Since all of the greatest hits in human activity increasingly manifest themselves as sitting at a keyboard or thumbing through a phone, it only makes sense that crime would follow suit. As a criminal odyssey full of fascinating deviance and ill fated adventure, this book is indigestible. What is actually interesting and important here are the widening loopholes in the banking system and the ease with which they can be exploited by any computer literate person with the will to do so. Glenny explains very clearly how banking and insurance businesses factor in the cost of fraud and pass it on to customers, and also why solving these crimes is often next to impossible.

And yet, by Glenny's description, most of the individual actors in this saga seemed largely unaware of how much power they actually had. Most seemed to have little to do with the money that their carding scams netted, and were much more concerned with the hyper-fluid hierarchy within their online subculture. There was seldom any real mission, only method.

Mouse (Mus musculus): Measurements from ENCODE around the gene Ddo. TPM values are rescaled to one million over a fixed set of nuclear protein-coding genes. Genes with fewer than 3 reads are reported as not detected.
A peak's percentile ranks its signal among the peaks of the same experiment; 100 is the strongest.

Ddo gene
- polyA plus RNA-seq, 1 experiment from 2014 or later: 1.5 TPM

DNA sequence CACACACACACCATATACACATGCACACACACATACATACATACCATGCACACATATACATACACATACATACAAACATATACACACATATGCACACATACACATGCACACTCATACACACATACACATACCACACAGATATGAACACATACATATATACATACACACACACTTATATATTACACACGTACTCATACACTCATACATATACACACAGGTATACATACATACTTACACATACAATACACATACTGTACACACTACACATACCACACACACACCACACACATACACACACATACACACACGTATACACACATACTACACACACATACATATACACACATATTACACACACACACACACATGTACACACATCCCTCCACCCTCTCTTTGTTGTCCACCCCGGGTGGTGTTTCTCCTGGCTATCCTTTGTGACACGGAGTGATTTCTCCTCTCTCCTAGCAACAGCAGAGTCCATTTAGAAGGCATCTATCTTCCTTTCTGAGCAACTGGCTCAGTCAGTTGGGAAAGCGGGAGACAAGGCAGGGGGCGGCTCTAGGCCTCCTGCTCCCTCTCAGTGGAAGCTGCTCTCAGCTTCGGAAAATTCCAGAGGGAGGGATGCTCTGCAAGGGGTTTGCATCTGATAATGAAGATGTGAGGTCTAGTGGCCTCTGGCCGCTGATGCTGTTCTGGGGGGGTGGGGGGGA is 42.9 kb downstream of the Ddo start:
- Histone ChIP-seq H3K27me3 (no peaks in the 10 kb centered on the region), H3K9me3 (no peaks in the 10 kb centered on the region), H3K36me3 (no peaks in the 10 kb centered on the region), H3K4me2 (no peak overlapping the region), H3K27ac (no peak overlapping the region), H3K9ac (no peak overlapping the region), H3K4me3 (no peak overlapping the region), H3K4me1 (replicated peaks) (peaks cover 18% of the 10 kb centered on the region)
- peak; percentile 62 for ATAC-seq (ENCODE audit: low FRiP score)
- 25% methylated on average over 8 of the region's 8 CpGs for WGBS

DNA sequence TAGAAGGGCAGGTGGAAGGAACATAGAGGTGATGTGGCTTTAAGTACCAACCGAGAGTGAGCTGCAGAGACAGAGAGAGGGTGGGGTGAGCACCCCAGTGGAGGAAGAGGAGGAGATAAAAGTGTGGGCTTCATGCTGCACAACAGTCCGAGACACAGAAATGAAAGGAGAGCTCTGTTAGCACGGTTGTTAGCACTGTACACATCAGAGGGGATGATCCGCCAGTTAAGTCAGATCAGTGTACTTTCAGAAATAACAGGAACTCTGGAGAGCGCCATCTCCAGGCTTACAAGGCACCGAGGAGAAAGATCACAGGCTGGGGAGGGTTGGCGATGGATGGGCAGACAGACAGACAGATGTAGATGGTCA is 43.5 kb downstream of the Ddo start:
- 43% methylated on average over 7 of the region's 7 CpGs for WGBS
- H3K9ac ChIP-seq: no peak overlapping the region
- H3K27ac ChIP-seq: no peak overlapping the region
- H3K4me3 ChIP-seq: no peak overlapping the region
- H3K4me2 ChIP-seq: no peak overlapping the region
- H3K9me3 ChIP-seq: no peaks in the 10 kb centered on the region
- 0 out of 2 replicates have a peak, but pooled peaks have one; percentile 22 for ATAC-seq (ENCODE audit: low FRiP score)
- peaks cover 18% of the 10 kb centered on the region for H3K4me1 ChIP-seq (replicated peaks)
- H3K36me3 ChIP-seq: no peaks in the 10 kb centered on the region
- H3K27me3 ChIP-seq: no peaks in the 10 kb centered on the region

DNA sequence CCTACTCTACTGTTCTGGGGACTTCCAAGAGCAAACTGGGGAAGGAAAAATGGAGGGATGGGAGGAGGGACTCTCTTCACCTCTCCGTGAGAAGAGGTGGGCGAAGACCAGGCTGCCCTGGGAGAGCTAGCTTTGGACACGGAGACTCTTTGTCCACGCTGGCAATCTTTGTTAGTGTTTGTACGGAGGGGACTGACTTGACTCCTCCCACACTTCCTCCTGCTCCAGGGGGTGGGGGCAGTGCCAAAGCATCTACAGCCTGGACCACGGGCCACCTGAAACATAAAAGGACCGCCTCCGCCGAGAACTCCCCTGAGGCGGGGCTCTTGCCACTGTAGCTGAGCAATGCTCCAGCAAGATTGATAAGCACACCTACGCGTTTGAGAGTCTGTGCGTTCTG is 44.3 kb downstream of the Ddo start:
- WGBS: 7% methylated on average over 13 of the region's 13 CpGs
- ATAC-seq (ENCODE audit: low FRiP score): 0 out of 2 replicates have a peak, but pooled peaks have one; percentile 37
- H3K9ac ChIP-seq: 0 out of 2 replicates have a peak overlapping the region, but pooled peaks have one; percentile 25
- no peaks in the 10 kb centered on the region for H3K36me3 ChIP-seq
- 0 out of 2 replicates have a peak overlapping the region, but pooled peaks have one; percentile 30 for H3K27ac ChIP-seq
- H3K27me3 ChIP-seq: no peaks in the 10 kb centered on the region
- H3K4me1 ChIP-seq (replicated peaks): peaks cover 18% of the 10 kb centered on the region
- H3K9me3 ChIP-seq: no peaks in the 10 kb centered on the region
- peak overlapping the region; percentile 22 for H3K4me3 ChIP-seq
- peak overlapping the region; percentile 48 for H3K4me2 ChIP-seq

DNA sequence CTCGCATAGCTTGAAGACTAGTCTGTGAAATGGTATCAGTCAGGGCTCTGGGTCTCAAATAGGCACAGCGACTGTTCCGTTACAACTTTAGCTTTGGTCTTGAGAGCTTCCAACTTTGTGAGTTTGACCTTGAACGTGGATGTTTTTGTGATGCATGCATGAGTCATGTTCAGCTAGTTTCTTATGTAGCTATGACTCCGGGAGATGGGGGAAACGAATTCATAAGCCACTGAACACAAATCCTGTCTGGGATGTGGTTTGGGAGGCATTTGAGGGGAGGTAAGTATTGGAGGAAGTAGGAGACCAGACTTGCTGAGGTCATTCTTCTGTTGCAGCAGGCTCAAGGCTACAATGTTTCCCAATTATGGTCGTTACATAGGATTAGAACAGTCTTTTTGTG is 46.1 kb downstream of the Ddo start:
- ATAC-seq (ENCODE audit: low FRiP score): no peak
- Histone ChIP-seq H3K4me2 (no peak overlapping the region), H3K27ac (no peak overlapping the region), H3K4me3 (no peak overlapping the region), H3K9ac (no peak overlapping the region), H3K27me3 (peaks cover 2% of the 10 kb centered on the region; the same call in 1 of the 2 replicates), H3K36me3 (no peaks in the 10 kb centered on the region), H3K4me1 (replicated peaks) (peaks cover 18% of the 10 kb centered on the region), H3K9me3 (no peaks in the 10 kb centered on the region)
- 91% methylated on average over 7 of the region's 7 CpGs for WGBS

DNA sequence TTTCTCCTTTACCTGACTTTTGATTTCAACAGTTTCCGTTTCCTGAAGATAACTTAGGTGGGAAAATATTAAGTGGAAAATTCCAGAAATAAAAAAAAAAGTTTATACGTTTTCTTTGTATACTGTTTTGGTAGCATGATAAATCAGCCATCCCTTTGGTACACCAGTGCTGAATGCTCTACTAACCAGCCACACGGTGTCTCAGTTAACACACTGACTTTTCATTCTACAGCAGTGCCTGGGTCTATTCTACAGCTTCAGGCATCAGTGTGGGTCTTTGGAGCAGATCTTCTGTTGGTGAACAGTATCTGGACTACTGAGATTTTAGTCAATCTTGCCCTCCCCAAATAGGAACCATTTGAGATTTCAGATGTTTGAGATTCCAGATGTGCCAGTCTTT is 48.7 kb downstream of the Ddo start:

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Format: Paperback
If your exposure to Misha Glenny was in one of his long historical works - such as his brilliant history of the Balkans - then you may be a little disappointed with this, his latest work. Glenny gets back into his reporter sleuthing mode to report the story of international cyber criminals through the narrative of three inter-related cyber crime websites and their organisers.

The story runs along with good reportage details - quick leaps from one criminal to the other, short background bits where relevant of the people and the millieu they function within, legal and politico-economic hurdles in dealing with them - it is not however a history of cyber crime.